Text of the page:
250px-North_ithacaNot a destination. We choose to make it worthwhile or not. Along the journey there are turning points and we are faced with decisions. Sometimes we make the right decisions and other times we don’t. There are also others who join us on our journey. Each person we meet comes into our life for a reason. Some people stay with us for a long time and others leave us after just a few days or hours. Others stick around for too long when we know it would have been better to part ways sooner.

It is up to us to live out our journey and to embrace each step along the way. Only then can we really get to know our life. This means accepting and fully experiencing the highs and lows. We wise up the day we realize that searching for happiness outside ourselves often results in an endless search for something that does not exist.

The best part about life is that we can rewrite any part of our journey whenever we want. Get busy writing. You have a purpose while on this earth. Make your journey worthwhile.

I first heard the poem, Ithaca, while at a wedding in Greece two years ago. To this day, when I read it or listen to Sean Connery read it, I feel inspired again and again. I love life and all the chances I have to improve, grow, and make each day count. I hope Ithaca does the same for you.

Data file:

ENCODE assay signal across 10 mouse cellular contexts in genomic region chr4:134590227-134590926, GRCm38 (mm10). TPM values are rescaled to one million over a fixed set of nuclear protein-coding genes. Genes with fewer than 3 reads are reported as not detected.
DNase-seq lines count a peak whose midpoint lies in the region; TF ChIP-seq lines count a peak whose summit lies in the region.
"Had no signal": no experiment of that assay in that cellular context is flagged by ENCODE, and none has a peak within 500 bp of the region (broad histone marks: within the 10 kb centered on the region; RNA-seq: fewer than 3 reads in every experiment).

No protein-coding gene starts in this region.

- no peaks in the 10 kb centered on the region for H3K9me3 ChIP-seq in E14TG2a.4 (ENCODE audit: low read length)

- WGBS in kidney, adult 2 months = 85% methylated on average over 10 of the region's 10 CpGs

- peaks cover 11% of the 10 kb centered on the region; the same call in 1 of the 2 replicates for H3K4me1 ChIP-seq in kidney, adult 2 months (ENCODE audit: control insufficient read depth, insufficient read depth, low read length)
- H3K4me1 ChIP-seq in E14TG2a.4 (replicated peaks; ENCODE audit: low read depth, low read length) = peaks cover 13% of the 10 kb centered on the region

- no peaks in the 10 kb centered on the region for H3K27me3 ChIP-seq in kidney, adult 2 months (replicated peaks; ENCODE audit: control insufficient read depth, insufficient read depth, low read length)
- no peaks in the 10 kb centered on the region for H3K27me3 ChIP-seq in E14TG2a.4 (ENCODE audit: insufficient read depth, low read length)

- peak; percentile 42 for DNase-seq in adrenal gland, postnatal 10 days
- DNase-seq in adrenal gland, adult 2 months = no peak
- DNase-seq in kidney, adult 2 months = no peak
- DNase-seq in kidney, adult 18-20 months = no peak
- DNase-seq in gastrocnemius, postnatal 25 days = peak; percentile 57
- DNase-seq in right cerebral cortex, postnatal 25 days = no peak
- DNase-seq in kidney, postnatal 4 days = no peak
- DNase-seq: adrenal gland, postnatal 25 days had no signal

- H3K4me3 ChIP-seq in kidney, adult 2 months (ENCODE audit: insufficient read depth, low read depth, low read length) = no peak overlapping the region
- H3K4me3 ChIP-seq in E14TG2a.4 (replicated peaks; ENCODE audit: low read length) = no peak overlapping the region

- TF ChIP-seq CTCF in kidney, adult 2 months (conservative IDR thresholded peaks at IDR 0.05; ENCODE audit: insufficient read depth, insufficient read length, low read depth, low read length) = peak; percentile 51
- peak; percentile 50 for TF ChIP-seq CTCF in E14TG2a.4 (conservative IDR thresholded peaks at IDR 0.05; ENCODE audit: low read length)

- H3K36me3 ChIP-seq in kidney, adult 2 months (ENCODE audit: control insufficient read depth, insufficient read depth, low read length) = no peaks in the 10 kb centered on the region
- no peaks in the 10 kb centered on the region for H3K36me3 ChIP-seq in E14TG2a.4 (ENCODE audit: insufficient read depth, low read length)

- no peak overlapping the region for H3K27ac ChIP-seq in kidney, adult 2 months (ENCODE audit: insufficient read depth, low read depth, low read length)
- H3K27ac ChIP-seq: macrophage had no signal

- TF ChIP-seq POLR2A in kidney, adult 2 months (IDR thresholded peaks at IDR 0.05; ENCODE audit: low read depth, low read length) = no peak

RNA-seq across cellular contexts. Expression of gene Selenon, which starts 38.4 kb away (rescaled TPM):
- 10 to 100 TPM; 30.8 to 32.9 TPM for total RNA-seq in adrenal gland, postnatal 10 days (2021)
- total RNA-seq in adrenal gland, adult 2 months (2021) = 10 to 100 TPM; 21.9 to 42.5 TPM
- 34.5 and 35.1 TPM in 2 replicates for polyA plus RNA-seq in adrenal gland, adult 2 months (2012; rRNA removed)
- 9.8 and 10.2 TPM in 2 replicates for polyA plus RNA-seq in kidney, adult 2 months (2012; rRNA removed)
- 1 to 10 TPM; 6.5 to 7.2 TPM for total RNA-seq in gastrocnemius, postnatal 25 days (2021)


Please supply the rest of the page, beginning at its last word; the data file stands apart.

Where is your Ithaca?

 

Listen to Sean Connery read the poem. Wonderful.

 

Ithaca

Constantine Cavafy (1863-1933), translated by Rae Dalven

 

When you start on your journey to Ithaca,

then pray that the road is long,

full of adventure, full of knowledge.

Do not fear the Lestrygonians

and the Cyclopes and the angry Poseidon.

You will never meet such as these on your path,

if your thoughts remain lofty, if a fine

emotion touches your body and your spirit.

You will never meet the Lestrygonians,

the Cyclopes and the fierce Poseidon,

if you do not carry them within your soul,

if your soul does not raise them up before you.

 

Then pray that the road is long.

That the summer mornings are many,

that you will enter ports seen for the first time

with such pleasure, with such joy!

Stop at Phoenician markets,

and purchase fine merchandise,

mother-of-pearl and corals, amber and ebony,

and pleasurable perfumes of all kinds,

buy as many pleasurable perfumes as you can;

visit hosts of Egyptian cities,

to learn and learn from those who have knowledge.

 

Always keep Ithaca fixed in your mind.

To arrive there is your ultimate goal.

But do not hurry the voyage at all.

It is better to let it last for long years;

and even to anchor at the isle when you are old,

rich with all that you have gained on the way,

not expecting that Ithaca will offer you riches.

 

Ithaca has given you the beautiful voyage.

Without her you would never have taken the road.

But she has nothing more to give you.

 

And if you find her poor, Ithaca has not defrauded you.

With the great wisdom you have gained, with so much experience,

you must surely have understood by then what Ithaca means.